Still, the scorecard that most use to judge companies is profitability. Not product quality (which is a subjective measure), profitability. By that measure, the new GM appears to be doing OK, which isn’t too surprising, since despite the crappy nature of many of the products it makes, GM’s issue was not primarily its car marking per se, but rather the huge amount of retiree benefits it was dragging around from a time when it employed many more people. Pre-bankruptcy GM was sometimes referred to as a pension plan with a car-making subsidiary. Once those were removed, GM has actually done OK. Chrysler, by the way, is a different story.

    Same thing, by the way, was true of the steel companies who pretty much all went bust roughly ten years ago. In bankruptcy they all shed their pension plans (unfortunately, this resulted in many retirees taking it in the shorts) and Wilbur Ross collected many of them (which were now profitable) and sold them on to Mittal Steel, making a huge amount of money as he did. That’s the kind of money making that gives money-making a bad name, because there was really no trick to it other than shearing a lot of fairly poor people of their benefits. Three cheers for capitalism, American style (i.e. Wilbur didn’t invent a better mousetrap, he just benefitted from the legal screwing of a whole bunch of relatively innocent bystanders).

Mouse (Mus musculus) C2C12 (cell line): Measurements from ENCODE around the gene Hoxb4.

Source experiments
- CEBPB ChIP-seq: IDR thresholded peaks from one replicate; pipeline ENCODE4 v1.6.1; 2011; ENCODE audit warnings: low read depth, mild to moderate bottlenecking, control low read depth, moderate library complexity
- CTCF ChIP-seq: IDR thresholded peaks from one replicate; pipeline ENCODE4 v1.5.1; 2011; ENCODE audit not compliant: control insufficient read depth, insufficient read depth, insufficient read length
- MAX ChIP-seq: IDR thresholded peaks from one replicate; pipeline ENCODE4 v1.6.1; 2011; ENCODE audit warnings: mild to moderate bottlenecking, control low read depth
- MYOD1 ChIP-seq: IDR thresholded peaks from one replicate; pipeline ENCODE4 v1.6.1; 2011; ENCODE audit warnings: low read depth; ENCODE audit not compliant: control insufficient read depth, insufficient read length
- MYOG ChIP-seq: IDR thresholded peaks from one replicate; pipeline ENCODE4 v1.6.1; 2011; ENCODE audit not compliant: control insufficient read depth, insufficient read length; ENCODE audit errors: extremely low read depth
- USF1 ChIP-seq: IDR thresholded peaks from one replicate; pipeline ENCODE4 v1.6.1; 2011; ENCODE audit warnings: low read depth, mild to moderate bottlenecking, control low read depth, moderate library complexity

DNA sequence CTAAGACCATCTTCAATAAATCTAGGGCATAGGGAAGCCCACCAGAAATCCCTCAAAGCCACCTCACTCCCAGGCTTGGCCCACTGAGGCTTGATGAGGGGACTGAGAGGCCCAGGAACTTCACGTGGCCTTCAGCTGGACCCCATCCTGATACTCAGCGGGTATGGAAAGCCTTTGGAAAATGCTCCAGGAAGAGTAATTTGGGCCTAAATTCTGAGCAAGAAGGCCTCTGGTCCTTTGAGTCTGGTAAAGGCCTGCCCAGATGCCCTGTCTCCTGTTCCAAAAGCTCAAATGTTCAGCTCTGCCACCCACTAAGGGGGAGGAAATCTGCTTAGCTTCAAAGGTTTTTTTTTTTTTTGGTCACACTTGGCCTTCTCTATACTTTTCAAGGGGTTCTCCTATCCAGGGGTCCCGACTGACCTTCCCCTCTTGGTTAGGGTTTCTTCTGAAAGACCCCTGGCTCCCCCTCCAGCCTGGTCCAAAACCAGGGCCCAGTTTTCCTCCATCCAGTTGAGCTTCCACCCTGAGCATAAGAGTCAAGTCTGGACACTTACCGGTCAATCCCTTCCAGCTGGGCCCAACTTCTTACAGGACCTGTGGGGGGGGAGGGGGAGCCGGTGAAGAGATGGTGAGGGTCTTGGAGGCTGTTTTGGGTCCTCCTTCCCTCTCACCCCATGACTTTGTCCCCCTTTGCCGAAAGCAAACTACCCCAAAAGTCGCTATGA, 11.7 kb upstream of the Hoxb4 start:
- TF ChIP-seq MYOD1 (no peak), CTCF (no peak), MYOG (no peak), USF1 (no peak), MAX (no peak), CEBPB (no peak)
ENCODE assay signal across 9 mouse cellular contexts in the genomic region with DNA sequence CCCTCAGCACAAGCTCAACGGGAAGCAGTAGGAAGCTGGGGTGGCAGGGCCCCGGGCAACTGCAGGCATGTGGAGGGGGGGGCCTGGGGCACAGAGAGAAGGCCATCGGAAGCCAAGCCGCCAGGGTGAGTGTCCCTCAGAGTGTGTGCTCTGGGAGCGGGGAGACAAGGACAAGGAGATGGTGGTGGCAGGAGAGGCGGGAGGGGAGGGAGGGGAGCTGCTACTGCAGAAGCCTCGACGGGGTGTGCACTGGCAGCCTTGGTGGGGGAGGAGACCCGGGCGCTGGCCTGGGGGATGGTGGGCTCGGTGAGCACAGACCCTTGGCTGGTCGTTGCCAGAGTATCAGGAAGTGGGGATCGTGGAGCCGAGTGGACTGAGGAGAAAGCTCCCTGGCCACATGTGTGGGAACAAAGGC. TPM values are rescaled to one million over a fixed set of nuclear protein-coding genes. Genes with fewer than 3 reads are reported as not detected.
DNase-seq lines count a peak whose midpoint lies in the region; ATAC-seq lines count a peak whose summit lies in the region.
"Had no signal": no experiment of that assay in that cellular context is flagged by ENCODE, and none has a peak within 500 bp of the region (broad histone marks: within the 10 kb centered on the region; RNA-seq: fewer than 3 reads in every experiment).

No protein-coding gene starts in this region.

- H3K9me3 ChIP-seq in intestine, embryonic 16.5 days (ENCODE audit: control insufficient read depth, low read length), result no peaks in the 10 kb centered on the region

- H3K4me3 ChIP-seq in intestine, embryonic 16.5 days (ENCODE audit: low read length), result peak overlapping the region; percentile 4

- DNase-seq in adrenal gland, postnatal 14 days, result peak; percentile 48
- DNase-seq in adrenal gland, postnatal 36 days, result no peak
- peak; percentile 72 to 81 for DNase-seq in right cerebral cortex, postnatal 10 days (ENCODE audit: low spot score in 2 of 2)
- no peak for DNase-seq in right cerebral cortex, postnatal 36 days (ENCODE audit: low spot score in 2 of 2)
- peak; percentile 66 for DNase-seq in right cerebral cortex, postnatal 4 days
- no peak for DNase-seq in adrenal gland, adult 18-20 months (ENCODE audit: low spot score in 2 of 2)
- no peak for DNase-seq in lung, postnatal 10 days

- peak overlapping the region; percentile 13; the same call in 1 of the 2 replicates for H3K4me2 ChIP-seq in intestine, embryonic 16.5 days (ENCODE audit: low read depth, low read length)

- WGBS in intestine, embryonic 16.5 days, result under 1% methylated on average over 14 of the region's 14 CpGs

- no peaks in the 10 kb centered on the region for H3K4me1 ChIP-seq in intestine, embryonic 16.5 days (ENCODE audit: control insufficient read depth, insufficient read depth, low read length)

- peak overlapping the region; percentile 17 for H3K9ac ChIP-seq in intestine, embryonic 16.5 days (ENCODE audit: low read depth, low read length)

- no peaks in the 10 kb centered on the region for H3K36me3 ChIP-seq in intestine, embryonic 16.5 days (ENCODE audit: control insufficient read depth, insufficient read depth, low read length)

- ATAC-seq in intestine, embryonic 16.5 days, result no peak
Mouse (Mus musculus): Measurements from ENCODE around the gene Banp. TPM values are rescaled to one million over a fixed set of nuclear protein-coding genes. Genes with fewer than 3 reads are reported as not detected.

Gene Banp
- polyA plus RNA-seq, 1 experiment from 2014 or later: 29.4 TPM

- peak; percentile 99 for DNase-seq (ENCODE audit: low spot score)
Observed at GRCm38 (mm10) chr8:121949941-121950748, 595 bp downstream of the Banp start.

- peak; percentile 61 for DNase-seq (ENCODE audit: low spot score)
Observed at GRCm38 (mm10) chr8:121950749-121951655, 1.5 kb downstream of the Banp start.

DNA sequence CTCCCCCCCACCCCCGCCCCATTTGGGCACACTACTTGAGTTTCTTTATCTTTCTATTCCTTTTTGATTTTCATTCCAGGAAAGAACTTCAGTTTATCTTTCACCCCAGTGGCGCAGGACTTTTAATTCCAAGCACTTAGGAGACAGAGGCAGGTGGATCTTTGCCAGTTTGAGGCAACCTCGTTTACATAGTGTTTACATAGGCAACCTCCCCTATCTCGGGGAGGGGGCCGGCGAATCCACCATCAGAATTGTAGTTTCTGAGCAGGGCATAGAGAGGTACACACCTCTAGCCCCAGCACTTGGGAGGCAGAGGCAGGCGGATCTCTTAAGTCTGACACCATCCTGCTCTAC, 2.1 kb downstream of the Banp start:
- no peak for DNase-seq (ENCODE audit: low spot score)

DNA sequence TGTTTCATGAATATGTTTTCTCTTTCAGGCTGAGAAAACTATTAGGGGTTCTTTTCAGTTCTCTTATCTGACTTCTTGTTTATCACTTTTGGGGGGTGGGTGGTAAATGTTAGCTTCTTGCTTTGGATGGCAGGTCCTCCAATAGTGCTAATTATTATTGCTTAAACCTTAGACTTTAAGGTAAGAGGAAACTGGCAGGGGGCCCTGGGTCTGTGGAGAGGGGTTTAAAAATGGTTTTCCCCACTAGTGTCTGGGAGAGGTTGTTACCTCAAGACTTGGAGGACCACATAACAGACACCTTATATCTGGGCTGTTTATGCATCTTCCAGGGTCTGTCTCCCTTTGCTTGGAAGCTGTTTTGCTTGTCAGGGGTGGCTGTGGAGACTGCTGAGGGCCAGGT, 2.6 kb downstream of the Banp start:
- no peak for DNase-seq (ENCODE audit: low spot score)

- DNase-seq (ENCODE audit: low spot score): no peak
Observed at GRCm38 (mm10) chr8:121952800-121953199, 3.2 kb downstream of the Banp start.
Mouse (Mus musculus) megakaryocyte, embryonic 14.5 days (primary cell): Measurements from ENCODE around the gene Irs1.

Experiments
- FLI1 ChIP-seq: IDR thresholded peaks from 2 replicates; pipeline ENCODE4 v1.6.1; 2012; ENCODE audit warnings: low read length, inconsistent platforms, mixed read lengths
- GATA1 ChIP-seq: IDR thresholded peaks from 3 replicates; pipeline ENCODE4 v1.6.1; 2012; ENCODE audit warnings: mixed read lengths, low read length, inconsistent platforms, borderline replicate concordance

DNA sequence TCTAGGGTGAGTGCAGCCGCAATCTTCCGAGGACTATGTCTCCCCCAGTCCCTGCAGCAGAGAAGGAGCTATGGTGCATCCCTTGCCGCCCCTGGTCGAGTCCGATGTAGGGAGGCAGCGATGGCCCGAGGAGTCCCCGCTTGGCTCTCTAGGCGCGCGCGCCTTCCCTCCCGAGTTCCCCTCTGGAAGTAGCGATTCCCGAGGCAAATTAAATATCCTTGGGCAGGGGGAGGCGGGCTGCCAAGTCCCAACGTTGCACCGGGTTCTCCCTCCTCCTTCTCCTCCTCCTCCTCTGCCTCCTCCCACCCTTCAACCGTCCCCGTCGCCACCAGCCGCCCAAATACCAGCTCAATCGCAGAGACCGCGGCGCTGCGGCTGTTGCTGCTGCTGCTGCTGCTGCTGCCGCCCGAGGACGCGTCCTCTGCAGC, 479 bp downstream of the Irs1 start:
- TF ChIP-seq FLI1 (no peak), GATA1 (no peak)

By the way, one of the things this shows is the idiocy of company-centered benefits, whether medical or pension. GM would never have gotten into the trouble it was in if it wasn’t for being on the hook for that stuff, neither would the steel companies. For whatever reason, the US insists on continuing this incredibly stupid system that has laid low many sectors of our economy.